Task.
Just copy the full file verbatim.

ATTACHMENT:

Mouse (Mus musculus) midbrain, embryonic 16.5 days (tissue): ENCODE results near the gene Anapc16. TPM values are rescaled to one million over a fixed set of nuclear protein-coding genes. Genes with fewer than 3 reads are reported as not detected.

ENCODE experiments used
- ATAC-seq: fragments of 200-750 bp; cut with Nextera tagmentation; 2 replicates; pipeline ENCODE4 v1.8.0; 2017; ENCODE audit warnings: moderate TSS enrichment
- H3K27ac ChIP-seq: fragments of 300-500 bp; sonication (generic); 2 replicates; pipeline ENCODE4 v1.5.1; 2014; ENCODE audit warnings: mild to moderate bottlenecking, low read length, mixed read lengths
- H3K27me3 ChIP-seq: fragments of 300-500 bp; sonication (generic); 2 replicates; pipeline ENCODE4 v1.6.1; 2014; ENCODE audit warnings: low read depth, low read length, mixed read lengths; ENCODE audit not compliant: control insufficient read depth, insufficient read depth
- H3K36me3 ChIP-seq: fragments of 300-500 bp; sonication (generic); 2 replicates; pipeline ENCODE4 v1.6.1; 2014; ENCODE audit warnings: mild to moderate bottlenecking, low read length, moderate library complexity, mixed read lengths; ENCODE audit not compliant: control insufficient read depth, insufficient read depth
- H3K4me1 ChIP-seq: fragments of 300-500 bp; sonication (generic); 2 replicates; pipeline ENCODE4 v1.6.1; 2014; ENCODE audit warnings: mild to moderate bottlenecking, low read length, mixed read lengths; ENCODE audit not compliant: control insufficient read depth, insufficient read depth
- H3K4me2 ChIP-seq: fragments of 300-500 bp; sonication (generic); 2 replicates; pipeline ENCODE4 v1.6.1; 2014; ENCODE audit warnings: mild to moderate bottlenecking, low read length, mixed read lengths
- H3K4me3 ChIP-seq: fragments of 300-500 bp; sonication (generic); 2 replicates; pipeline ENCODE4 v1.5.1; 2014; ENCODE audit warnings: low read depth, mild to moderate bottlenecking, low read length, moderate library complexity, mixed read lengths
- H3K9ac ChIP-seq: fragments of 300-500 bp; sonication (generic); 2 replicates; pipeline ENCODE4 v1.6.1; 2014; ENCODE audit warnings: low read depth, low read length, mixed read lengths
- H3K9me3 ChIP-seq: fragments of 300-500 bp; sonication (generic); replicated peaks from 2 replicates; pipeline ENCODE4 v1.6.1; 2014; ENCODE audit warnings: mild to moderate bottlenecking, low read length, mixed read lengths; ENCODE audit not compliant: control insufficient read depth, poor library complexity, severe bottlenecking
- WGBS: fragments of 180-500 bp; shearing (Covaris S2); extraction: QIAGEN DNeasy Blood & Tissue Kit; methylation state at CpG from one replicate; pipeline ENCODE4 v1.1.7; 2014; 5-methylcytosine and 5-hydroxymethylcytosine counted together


Mouse (Mus musculus) midbrain, embryonic 16.5 days (tissue): ENCODE results near the gene Anapc16. TPM values are rescaled to one million over a fixed set of nuclear protein-coding genes. Genes with fewer than 3 reads are reported as not detected.

ENCODE experiments used
- ATAC-seq: fragments of 200-750 bp; cut with Nextera tagmentation; 2 replicates; pipeline ENCODE4 v1.8.0; 2017; ENCODE audit warnings: moderate TSS enrichment
- H3K27ac ChIP-seq: fragments of 300-500 bp; sonication (generic); 2 replicates; pipeline ENCODE4 v1.5.1; 2014; ENCODE audit warnings: mild to moderate bottlenecking, low read length, mixed read lengths
- H3K27me3 ChIP-seq: fragments of 300-500 bp; sonication (generic); 2 replicates; pipeline ENCODE4 v1.6.1; 2014; ENCODE audit warnings: low read depth, low read length, mixed read lengths; ENCODE audit not compliant: control insufficient read depth, insufficient read depth
- H3K36me3 ChIP-seq: fragments of 300-500 bp; sonication (generic); 2 replicates; pipeline ENCODE4 v1.6.1; 2014; ENCODE audit warnings: mild to moderate bottlenecking, low read length, moderate library complexity, mixed read lengths; ENCODE audit not compliant: control insufficient read depth, insufficient read depth
- H3K4me1 ChIP-seq: fragments of 300-500 bp; sonication (generic); 2 replicates; pipeline ENCODE4 v1.6.1; 2014; ENCODE audit warnings: mild to moderate bottlenecking, low read length, mixed read lengths; ENCODE audit not compliant: control insufficient read depth, insufficient read depth
- H3K4me2 ChIP-seq: fragments of 300-500 bp; sonication (generic); 2 replicates; pipeline ENCODE4 v1.6.1; 2014; ENCODE audit warnings: mild to moderate bottlenecking, low read length, mixed read lengths
- H3K4me3 ChIP-seq: fragments of 300-500 bp; sonication (generic); 2 replicates; pipeline ENCODE4 v1.5.1; 2014; ENCODE audit warnings: low read depth, mild to moderate bottlenecking, low read length, moderate library complexity, mixed read lengths
- H3K9ac ChIP-seq: fragments of 300-500 bp; sonication (generic); 2 replicates; pipeline ENCODE4 v1.6.1; 2014; ENCODE audit warnings: low read depth, low read length, mixed read lengths
- H3K9me3 ChIP-seq: fragments of 300-500 bp; sonication (generic); replicated peaks from 2 replicates; pipeline ENCODE4 v1.6.1; 2014; ENCODE audit warnings: mild to moderate bottlenecking, low read length, mixed read lengths; ENCODE audit not compliant: control insufficient read depth, poor library complexity, severe bottlenecking
- WGBS: fragments of 180-500 bp; shearing (Covaris S2); extraction: QIAGEN DNeasy Blood & Tissue Kit; methylation state at CpG from one replicate; pipeline ENCODE4 v1.1.7; 2014; 5-methylcytosine and 5-hydroxymethylcytosine counted together